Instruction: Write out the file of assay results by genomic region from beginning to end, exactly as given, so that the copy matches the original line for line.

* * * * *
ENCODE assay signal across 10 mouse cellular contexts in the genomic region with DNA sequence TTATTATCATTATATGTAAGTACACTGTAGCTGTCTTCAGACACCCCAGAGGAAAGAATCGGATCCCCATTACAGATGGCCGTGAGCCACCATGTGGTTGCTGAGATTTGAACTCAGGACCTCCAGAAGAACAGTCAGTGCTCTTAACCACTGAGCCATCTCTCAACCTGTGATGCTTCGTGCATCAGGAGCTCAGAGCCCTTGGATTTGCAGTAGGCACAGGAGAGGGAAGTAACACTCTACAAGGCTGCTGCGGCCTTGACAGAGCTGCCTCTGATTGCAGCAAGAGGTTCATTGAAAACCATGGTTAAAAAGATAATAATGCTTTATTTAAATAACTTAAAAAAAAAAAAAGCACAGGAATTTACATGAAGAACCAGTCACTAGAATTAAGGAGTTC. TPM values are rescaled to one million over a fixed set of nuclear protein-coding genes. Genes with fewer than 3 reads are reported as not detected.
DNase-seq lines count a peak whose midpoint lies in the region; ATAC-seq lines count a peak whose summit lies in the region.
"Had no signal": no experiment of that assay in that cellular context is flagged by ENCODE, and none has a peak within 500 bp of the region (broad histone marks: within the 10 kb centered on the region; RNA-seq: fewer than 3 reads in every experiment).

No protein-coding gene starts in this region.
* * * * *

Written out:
ENCODE assay signal across 10 mouse cellular contexts in the genomic region with DNA sequence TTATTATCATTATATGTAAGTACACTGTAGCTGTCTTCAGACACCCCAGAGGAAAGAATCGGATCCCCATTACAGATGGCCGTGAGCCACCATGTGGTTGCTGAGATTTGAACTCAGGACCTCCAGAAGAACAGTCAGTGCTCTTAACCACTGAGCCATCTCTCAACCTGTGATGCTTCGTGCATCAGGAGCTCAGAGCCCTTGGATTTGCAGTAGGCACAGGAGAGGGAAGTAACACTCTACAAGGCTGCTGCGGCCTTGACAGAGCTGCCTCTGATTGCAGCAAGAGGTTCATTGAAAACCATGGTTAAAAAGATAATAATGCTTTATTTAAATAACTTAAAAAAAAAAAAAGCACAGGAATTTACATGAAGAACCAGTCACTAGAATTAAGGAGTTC. TPM values are rescaled to one million over a fixed set of nuclear protein-coding genes. Genes with fewer than 3 reads are reported as not detected.
DNase-seq lines count a peak whose midpoint lies in the region; ATAC-seq lines count a peak whose summit lies in the region.
"Had no signal": no experiment of that assay in that cellular context is flagged by ENCODE, and none has a peak within 500 bp of the region (broad histone marks: within the 10 kb centered on the region; RNA-seq: fewer than 3 reads in every experiment).

No protein-coding gene starts in this region.